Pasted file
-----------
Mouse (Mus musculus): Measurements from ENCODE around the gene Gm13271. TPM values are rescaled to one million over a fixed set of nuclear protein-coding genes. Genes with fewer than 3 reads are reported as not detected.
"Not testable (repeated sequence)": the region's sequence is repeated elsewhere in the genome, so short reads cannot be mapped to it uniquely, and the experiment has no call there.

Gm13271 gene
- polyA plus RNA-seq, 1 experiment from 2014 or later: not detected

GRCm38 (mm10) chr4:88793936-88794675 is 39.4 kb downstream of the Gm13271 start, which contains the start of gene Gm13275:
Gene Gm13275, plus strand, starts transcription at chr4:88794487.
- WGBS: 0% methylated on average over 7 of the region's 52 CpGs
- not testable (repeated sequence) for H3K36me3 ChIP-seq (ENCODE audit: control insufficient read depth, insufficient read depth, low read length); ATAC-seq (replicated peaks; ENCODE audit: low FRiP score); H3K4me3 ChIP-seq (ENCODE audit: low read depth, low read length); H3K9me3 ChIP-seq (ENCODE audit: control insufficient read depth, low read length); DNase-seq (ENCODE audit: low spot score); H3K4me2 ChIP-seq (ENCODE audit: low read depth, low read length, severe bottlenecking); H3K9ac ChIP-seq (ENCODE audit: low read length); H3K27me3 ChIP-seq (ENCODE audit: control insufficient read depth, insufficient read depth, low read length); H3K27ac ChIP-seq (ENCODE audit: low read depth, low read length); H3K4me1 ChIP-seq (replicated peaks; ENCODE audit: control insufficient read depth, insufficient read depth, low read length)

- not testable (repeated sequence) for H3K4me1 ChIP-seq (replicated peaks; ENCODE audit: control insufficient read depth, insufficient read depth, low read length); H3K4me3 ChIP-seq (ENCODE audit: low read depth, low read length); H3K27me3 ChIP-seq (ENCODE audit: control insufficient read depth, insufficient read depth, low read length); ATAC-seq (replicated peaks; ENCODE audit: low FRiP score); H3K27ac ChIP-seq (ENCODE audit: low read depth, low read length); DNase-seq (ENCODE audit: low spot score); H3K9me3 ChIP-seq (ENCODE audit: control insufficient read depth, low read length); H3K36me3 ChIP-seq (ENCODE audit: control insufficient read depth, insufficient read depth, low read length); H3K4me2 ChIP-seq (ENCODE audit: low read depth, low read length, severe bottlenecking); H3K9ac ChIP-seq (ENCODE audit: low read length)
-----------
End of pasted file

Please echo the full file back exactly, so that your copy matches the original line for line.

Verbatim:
Mouse (Mus musculus): Measurements from ENCODE around the gene Gm13271. TPM values are rescaled to one million over a fixed set of nuclear protein-coding genes. Genes with fewer than 3 reads are reported as not detected.
"Not testable (repeated sequence)": the region's sequence is repeated elsewhere in the genome, so short reads cannot be mapped to it uniquely, and the experiment has no call there.

Gm13271 gene
- polyA plus RNA-seq, 1 experiment from 2014 or later: not detected

GRCm38 (mm10) chr4:88793936-88794675 is 39.4 kb downstream of the Gm13271 start, which contains the start of gene Gm13275:
Gene Gm13275, plus strand, starts transcription at chr4:88794487.
- WGBS: 0% methylated on average over 7 of the region's 52 CpGs
- not testable (repeated sequence) for H3K36me3 ChIP-seq (ENCODE audit: control insufficient read depth, insufficient read depth, low read length); ATAC-seq (replicated peaks; ENCODE audit: low FRiP score); H3K4me3 ChIP-seq (ENCODE audit: low read depth, low read length); H3K9me3 ChIP-seq (ENCODE audit: control insufficient read depth, low read length); DNase-seq (ENCODE audit: low spot score); H3K4me2 ChIP-seq (ENCODE audit: low read depth, low read length, severe bottlenecking); H3K9ac ChIP-seq (ENCODE audit: low read length); H3K27me3 ChIP-seq (ENCODE audit: control insufficient read depth, insufficient read depth, low read length); H3K27ac ChIP-seq (ENCODE audit: low read depth, low read length); H3K4me1 ChIP-seq (replicated peaks; ENCODE audit: control insufficient read depth, insufficient read depth, low read length)

- not testable (repeated sequence) for H3K4me1 ChIP-seq (replicated peaks; ENCODE audit: control insufficient read depth, insufficient read depth, low read length); H3K4me3 ChIP-seq (ENCODE audit: low read depth, low read length); H3K27me3 ChIP-seq (ENCODE audit: control insufficient read depth, insufficient read depth, low read length); ATAC-seq (replicated peaks; ENCODE audit: low FRiP score); H3K27ac ChIP-seq (ENCODE audit: low read depth, low read length); DNase-seq (ENCODE audit: low spot score); H3K9me3 ChIP-seq (ENCODE audit: control insufficient read depth, low read length); H3K36me3 ChIP-seq (ENCODE audit: control insufficient read depth, insufficient read depth, low read length); H3K4me2 ChIP-seq (ENCODE audit: low read depth, low read length, severe bottlenecking); H3K9ac ChIP-seq (ENCODE audit: low read length)